Ensuring medical workforces in the refugee hosting countries are able to cope with the added demand from refugee populations is vital. In Jordan, more than 1,000 health workers and nurses have now been trained in 2014, including on SGBV, child protection, management of childhood illness, and sexual reproductive health issues. In Turkey, more than 30 health staff have been trained on mental health and psychosiocial assistance this year, and guidelines for primary health care services were identified for translation into Arabic to facilitate the inclusion of Syrian medical professionals into health services provision to refugees in the country. The number of health workers trained in Lebanon this year is now more than 80.
Measures to continue support for health facilities also continued. In Turkey, the construction of prefabricated health facilities commenced in Ceylanpinar and Viransehir camps, while in Egypt a satellite clinic in El Obour city in greater Cairo has recently been established. In Jordan's Zaatari camp, a new facility was opened for the convalence of patients recovering from severe fractures and those who need pain management, dressings and physiotherapy. In Iraq, the Arbat Primary Health Care Centre was completed in Suleimaniya Governorate, while mental health and psychosocial support services are now available in all camps in Erbil and Dohuk Governorates. In Lebanon, 21 facilities have now been assisted with equipment.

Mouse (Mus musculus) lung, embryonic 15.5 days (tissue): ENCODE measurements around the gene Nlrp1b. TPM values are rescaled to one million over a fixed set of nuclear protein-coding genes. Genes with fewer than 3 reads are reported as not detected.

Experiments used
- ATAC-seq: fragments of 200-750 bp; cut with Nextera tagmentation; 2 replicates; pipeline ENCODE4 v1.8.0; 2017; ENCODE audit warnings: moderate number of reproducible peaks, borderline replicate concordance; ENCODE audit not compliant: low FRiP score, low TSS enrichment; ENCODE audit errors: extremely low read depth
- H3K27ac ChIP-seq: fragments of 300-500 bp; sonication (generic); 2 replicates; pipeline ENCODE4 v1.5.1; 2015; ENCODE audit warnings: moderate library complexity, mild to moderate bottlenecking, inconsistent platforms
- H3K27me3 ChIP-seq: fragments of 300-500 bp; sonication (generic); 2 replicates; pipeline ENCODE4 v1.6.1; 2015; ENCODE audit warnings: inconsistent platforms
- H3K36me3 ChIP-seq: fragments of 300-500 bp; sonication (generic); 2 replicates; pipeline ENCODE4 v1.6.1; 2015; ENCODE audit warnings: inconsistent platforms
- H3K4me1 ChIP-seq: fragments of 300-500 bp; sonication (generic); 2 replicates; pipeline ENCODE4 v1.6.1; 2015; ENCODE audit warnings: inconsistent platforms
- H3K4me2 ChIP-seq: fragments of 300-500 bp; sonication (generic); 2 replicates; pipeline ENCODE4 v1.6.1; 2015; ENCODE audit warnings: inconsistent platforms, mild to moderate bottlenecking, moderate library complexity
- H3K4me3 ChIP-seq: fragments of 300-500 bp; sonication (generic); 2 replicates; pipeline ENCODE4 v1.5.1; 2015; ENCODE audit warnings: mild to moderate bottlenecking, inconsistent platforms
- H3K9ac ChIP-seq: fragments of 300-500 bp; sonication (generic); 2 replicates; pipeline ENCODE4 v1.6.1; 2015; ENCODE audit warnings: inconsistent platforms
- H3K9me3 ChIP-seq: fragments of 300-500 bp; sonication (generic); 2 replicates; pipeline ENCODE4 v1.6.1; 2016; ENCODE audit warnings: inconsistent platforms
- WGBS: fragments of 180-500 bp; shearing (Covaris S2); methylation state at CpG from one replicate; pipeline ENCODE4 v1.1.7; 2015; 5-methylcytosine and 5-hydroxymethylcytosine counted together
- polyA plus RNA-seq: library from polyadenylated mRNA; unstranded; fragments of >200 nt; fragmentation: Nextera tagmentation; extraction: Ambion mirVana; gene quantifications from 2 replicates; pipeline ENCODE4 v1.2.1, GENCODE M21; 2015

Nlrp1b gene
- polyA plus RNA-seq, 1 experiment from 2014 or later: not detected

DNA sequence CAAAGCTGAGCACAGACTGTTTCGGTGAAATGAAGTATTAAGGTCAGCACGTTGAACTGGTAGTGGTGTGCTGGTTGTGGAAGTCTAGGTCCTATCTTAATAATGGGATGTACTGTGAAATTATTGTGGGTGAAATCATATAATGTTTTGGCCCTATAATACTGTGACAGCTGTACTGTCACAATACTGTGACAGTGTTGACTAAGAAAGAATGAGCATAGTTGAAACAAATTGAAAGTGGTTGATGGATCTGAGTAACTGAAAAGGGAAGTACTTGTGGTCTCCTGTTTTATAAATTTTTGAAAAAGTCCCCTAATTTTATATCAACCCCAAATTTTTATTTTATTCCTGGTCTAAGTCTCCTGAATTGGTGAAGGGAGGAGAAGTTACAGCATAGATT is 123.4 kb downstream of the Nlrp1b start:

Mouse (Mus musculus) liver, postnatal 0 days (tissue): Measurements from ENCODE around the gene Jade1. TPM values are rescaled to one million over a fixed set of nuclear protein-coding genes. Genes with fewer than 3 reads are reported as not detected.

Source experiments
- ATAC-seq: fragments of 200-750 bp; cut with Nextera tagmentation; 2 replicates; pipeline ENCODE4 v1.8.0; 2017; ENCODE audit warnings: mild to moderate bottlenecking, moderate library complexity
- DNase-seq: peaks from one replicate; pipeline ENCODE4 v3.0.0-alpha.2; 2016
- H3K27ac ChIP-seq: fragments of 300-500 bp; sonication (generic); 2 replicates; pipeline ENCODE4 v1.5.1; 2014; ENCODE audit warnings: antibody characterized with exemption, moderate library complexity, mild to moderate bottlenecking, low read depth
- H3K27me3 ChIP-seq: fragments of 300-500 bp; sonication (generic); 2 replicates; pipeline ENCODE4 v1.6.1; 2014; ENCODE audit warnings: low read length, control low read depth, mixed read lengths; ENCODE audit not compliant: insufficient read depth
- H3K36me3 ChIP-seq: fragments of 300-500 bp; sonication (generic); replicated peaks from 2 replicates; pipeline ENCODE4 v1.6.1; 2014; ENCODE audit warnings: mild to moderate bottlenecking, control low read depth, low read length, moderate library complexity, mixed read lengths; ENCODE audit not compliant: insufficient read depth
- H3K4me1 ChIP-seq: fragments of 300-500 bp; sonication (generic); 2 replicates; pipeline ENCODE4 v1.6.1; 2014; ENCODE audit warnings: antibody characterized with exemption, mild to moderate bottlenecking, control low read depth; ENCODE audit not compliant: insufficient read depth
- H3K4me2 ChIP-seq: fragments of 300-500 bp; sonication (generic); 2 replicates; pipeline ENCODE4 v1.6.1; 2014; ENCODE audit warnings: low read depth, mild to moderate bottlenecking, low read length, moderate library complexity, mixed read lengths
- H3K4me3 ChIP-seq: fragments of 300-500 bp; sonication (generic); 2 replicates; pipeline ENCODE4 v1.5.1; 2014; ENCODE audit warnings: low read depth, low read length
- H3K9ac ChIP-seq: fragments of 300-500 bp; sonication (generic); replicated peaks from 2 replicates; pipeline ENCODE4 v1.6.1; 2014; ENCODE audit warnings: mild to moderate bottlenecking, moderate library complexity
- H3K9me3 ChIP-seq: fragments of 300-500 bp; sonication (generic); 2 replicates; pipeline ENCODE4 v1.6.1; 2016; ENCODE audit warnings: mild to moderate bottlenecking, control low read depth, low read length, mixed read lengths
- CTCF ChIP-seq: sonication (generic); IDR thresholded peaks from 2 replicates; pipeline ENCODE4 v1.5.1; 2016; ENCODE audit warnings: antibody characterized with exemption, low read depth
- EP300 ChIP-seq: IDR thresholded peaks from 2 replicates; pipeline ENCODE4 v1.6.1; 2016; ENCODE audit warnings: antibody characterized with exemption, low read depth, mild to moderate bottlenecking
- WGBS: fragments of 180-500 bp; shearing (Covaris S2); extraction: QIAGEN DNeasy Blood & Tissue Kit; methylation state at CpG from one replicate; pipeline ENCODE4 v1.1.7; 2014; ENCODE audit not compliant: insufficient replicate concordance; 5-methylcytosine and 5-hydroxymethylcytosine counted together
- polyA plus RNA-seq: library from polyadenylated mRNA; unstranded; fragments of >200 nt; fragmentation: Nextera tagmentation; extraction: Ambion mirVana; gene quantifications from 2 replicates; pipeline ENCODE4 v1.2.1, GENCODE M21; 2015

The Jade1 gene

The number of refugees able to acess secondary and tertiary healthcare continues to grow. Since the start of the year, more than 12,000 received inpatient care in Lebanon, there were almost 60,000 hospital referrals in Turkey, almost 5,000 visits to supported secondary or tertiary facilities in Iraq, more than 20,000 secondary or tertiary referrals in Egypt, and almost 50,000 in Jordan, including clinical secondary mental health consultations. Supplementary immunization of children against polio continued during March in Jordan, Lebanon, Iraq, Egypt and Turkey.